How Many Watts Does A Laptop Use? Read on our guide below to find out more.
Laptops don’t require much power to run, but sometimes you’ll wonder how many watts your laptop uses when charging. But this will come with some considerations, including the laptop’s battery life.
Determining how much power your laptop will consume is one of your top priorities. If you’re looking to take your laptop with you on long trips or to places where you can’t plug it in, a long-lasting battery is essential. Within the following guide, you will learn laptop power consumption. Let’s explore!
Factors Affecting Power Consumption of Laptops
Laptops are designed so that each component works as efficiently as possible while still offering many functions and high computing power. The processor and display are the main components of large electricity consumers. These are the main components of electricity consumption:
- Graphics card
- Random Access Memory (RAM).
- Hard disk/SSD
- Module WLAN
- Laptop Fan
A modern laptop equipped with a multicore processor can consume 60 watts or more when used heavily. It is important to consider the graphics card. Laptops consume significantly more power if one is installed.
The graphics are calculated using the main processor, not the graphics card. A dedicated graphics card can only be installed in high-end or gaming laptops.
How Many Watts Does A Laptop Charger Use?
You can often find out how much power your computer needs if you don’t agree with the “around 90 Watts an hour” estimate.
You only need to check the charger on your laptop. Nearly all laptops will have this information. You can see that my gaming laptop (17-inch) will consume 180 Watts an hour. This is because it requires more power than your regular laptop to browse the internet.
To find the exact values for your laptop model, take a look at the laptop charger wattage. It will likely be the only number that is followed by a W. This is Watts.
How Much Power Does A Laptop Use Per Hour?
Although you may know how many Watts your laptop’s charger needs to run, most laptops will use less. Your laptop will use less power when it is on battery or charging. It will only consume the maximum amount indicated on the charger, which is typically around 90 Watts.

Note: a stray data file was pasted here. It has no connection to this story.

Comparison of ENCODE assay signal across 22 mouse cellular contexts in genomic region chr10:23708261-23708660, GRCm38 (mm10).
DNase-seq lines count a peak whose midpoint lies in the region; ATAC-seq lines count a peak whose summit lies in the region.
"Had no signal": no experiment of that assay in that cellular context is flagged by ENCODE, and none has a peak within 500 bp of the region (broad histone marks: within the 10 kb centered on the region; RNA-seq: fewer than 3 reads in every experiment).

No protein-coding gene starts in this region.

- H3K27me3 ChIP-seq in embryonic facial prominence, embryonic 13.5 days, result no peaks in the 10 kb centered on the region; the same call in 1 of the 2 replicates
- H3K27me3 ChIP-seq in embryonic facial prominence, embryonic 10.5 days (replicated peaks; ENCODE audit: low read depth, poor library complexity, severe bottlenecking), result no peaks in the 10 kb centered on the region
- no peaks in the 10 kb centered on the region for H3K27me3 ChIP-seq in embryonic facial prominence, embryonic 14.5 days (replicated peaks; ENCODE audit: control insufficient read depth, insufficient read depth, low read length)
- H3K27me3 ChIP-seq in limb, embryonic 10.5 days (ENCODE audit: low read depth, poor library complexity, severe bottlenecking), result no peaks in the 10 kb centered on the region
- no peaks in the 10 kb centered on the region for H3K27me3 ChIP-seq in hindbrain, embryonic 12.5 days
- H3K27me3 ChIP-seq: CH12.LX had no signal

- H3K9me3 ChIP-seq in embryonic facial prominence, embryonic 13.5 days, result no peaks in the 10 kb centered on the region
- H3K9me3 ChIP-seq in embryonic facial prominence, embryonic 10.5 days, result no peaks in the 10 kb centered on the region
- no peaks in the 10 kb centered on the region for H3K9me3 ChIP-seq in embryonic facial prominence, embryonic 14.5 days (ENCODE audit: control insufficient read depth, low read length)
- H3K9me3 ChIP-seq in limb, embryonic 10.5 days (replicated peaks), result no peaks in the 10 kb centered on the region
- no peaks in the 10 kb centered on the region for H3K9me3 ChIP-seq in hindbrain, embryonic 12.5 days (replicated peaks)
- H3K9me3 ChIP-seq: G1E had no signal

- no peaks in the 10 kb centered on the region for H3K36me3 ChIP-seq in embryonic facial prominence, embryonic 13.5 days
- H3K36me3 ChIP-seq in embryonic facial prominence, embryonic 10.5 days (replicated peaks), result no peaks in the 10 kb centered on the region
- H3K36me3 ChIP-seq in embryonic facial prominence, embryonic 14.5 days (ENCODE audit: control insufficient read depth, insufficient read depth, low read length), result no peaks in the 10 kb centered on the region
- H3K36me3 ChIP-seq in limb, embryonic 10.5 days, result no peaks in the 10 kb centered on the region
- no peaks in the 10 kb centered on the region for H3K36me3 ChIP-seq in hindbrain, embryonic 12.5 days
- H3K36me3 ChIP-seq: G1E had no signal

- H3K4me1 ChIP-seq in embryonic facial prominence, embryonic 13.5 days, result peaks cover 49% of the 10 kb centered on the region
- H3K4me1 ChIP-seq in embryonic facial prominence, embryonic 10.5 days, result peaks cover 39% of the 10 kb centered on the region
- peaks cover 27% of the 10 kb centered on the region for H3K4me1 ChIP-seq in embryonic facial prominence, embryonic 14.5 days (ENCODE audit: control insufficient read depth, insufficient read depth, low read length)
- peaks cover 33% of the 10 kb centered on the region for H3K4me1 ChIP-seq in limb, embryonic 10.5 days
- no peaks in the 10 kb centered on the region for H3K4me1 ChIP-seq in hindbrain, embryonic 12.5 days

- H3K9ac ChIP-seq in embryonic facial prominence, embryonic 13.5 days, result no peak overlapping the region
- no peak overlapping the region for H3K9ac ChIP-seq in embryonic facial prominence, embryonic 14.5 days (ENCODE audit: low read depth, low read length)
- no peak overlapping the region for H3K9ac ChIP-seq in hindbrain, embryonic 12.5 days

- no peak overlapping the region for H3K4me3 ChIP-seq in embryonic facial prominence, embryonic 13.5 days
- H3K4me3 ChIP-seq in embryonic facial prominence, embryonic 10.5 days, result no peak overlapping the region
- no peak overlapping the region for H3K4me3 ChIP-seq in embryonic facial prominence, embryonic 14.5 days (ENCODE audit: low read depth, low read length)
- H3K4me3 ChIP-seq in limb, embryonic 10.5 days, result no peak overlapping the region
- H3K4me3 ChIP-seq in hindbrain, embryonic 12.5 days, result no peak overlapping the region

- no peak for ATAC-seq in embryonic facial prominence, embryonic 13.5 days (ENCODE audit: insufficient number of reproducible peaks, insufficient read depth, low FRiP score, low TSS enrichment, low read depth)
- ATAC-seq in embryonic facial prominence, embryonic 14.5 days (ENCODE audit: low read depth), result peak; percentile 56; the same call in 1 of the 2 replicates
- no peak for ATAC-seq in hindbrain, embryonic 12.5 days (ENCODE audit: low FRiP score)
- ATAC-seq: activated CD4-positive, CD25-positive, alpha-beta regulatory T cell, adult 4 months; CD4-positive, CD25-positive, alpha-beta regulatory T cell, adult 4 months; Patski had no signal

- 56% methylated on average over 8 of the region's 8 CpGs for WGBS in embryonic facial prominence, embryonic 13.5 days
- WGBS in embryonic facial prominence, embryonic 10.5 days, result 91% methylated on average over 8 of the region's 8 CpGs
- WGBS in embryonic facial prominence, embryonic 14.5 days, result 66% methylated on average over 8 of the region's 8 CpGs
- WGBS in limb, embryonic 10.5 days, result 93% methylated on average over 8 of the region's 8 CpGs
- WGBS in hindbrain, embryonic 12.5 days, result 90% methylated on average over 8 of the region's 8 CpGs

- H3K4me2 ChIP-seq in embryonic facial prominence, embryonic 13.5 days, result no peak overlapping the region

While the actual laptop power usage will vary depending on its usage, it will still be fairly consistent. It will consume very little energy if your laptop is not being used, but it will use a lot for internet browsing and gaming.
It’s the same with your phone: The more you use it, the quicker the battery dies. These are just a few of the most important factors that can affect your laptop’s power consumption.
1. Screen size
To run a larger screen, you will need more power. Laptops with smaller screens consume less energy.
2. Internal components
Your laptop will use more power if it has a dedicated Graphics Card. Power consumption will increase if you have multiple hard drives and SDDs.
The CPU also has an impact on power consumption. However, this depends on the task you are performing on your laptop. Your laptop will consume more power if it has more CPU to do certain tasks.
3. External peripherals
Any extra device that you connect to your laptop but doesn’t have power will cause it to consume more power. This includes a mouse or external keyboard. They require some power to function, so conserve energy by unplugging peripherals when you are not using them.
How to calculate Watts Consumed by a Laptop?
It all boils down to knowing how to calculate the actual wattage of your laptop. You can either determine the exact wattage by knowing your laptop’s charger power consumption and other factors. You can also use an electricity usage monitor to determine how much power your laptop uses.
1. Manual Calculation
You can calculate the amount of power your laptop consumes by adding up the power required to charge it (adapter laptop wattage). You may need to consider other factors if you want a more precise number.
The Acer Predator Laptop has a charging adapter that consumes 180 watts per hour. The CPU and GPU are two of the most important components that can increase overall consumption.